Gosh dang, it was hot. For the better part of 4 days, we had been sitting at one of my favorite bear hunting spots. A spot that has always produced bears, and one that I had ultimate faith in through the years. This year though, the hunters outnumbered the bears 9-0. In the past I knew that if I just put the time in there, a bear was sure to walk by. Things change though. My methodical method of hunting in this spot had always worked, but it wasn't working any longer.
Historically, I have been more of a methodical hunter rather than a mobile hunter. This hunting style was how I was taught by my Dad long ago.
"Be patient and it'll happen."
As I grew older and started to hunt with guys outside my family, I came to realize that my methodical style was different from how many of these other hunters spent their time in the field. They liked to move more, and that seemed to work for them.
Methodical or mobile. They can both work, but which approach is the right one? Or is each approach just a matter of your preferred hunting "style" and less about which is strategically more effective?
This article is more than just the standard "pros and cons" of each approach. I want to lay out when, where, and why each method can shine. And in the end, why you should strive to be a well-rounded hunter and a practitioner of both.
While both methods shine in their own right, WHEN you choose to use one or the other will influence your hunting success. A great example of this is your familiarity or experience with the hunting area.
As you gain experience in a certain area, you know how to focus on the prime hunting zones within the larger context. Being methodical at this point makes sense, but it didn't come without being mobile first. That's not to say you couldn't be methodical from the get-go and use slower tactics like still-hunting or ambush-hunting, but just know that a slower approach often leads to slower success in a new area.
Methodical: "done according to a systematic or established form of procedure."
For another example of WHEN to choose between a methodical vs mobile approach, let's consider mule deer hunting during the early season, compared to during the rut.
During the rut, deer will be very active on and off throughout the entire day. Since the deer are up and moving, you often won't need to be. The timing of this hunt lends itself to a more methodical, sit and glass approach. In contrast, deer in the early season move on a shorter "feed to bed" program and are laid up most of the day. The zone in which they move tends to be small, which means you've only got a small window of time and space to find them on their feet. An early season hunt requires a more mobile approach to find deer.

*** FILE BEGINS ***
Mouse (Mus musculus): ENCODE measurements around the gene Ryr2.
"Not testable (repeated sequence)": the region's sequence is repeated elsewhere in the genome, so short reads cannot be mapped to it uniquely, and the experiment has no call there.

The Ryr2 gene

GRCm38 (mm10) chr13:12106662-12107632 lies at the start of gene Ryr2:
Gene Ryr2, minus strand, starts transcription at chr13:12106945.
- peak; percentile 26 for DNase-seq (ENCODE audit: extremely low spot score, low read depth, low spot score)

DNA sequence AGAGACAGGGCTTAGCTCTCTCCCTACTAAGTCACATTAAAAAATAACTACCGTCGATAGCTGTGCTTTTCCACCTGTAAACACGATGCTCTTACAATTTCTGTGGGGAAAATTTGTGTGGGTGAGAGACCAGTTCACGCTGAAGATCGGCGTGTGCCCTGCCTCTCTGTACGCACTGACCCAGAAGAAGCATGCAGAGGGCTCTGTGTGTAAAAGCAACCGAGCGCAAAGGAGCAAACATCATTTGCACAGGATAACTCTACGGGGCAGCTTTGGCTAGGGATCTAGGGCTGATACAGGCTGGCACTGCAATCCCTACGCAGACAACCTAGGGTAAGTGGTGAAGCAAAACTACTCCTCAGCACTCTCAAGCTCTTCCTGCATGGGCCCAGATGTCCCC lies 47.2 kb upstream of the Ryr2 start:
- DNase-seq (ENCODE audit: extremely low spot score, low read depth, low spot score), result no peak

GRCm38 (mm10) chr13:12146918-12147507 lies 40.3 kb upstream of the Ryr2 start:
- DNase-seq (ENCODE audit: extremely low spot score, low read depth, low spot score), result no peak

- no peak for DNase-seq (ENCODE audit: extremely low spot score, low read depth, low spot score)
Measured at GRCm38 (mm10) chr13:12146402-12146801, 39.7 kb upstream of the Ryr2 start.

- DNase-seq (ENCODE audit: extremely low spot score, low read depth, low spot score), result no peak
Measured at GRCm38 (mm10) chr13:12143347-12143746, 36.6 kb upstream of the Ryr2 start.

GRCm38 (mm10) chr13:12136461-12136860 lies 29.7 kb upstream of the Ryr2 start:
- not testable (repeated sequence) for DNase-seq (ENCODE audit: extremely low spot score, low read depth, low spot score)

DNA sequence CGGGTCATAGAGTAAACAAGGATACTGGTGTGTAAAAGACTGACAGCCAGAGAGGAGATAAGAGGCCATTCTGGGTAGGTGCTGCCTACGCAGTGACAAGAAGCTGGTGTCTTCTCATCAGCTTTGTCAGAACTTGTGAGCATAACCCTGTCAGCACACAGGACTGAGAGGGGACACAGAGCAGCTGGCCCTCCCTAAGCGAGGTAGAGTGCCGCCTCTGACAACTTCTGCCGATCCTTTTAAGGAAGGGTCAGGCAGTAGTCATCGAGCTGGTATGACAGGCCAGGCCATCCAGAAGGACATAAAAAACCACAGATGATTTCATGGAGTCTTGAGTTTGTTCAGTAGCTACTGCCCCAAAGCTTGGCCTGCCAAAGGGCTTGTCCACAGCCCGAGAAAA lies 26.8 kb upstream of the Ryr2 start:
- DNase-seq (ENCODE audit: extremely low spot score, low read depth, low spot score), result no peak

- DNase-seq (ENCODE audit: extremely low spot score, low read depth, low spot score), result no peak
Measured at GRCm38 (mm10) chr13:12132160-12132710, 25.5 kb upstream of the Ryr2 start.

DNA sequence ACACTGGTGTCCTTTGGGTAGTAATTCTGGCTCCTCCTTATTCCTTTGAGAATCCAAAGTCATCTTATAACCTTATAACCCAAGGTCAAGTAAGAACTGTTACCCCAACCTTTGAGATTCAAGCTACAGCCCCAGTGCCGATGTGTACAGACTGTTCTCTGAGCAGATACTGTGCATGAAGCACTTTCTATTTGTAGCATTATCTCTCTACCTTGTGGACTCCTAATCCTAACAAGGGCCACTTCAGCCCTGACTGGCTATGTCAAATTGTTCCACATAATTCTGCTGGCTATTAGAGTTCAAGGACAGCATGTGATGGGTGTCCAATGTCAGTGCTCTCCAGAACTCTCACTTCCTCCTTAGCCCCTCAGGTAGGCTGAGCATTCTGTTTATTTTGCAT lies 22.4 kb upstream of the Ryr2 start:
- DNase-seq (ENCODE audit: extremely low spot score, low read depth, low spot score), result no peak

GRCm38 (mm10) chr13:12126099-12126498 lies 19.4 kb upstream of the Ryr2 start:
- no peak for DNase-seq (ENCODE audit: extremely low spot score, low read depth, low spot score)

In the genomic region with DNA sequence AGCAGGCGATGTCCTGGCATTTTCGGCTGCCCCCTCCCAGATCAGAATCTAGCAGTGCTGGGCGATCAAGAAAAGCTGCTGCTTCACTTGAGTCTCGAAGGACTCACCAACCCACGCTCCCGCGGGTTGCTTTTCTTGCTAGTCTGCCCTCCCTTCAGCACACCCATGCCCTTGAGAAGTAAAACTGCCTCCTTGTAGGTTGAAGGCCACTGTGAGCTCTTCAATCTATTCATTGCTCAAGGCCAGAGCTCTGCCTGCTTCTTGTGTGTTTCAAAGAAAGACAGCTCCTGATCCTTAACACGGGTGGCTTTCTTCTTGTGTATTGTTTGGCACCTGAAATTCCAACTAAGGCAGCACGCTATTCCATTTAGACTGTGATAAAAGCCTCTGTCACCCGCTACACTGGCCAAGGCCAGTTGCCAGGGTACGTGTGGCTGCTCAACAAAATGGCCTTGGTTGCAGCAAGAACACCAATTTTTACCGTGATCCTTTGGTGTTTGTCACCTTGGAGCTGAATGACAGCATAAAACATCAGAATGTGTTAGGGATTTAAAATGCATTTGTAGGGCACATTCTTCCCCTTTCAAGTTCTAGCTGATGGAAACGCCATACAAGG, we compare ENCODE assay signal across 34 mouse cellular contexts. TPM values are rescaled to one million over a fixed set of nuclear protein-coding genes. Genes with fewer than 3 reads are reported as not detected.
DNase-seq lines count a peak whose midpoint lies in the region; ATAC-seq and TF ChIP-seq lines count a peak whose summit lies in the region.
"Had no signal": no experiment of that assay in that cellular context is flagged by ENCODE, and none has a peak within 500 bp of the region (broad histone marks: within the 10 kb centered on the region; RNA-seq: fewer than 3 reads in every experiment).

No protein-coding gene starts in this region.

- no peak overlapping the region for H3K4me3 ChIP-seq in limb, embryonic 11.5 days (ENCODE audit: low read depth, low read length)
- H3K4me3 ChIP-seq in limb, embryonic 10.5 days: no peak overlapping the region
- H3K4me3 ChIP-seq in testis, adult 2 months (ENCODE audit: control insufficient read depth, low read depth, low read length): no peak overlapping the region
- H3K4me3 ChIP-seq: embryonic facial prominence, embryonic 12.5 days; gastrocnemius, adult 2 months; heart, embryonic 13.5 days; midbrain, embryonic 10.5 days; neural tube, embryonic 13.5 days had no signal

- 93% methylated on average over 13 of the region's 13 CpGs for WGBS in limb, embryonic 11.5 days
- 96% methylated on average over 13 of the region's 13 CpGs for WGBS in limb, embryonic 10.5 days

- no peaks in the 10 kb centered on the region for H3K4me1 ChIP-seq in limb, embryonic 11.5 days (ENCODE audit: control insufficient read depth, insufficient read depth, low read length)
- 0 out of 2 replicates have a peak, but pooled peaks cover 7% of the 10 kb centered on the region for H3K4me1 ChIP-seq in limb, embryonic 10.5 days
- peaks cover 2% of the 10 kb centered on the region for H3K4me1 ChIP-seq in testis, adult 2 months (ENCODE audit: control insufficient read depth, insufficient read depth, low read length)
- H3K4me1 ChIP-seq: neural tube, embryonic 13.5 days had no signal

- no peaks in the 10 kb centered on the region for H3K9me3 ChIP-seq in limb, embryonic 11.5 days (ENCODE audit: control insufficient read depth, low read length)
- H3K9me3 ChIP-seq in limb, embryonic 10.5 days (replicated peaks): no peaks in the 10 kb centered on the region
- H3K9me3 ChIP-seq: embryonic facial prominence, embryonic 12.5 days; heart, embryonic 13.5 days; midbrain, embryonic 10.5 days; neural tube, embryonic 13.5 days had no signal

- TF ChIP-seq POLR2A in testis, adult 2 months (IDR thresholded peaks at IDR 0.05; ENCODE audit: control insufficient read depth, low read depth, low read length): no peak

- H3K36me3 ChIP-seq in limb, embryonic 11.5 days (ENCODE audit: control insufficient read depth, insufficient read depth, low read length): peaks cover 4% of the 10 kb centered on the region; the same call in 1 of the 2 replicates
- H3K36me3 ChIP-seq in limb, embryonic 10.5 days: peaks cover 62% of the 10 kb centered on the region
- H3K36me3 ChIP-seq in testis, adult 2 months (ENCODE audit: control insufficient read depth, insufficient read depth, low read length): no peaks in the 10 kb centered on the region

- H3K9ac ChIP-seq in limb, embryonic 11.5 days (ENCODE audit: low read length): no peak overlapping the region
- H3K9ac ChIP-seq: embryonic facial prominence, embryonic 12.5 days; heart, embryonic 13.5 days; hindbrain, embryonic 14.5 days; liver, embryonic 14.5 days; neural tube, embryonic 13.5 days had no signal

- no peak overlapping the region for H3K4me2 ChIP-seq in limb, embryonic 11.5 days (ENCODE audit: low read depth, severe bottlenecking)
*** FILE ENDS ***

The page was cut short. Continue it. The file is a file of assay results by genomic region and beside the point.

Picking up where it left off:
Where you are matters. How the landscape lies in front of you and what is on that landscape will dictate the effectiveness of a methodical or mobile style. Each method can work in any environment, but your visibility through that landscape is what will ultimately shine a light on the better of the two.
Mobile: "able to move or be moved freely or easily."
Steep mountains and open plains allow for a lot of looking. Ideal conditions for someone who likes to glass for game. In these types of landscapes, it makes a whole lot of sense to be more mobile. And the more open, the more mobile you should be. It doesn't make sense to stare at a tiny patch of trees in an endless sea of sagebrush if you haven't seen anything. Cross it off and move on.
Hunting where there are a lot of trees and cover? That's a different scenario. Say you're looking at a vast basin that has thick timber pockets spread throughout. You've got a great view, but because of the timber, you can't necessarily cross the area off so quickly. Animals could be bedded in these denser areas and it will take time for them to materialize.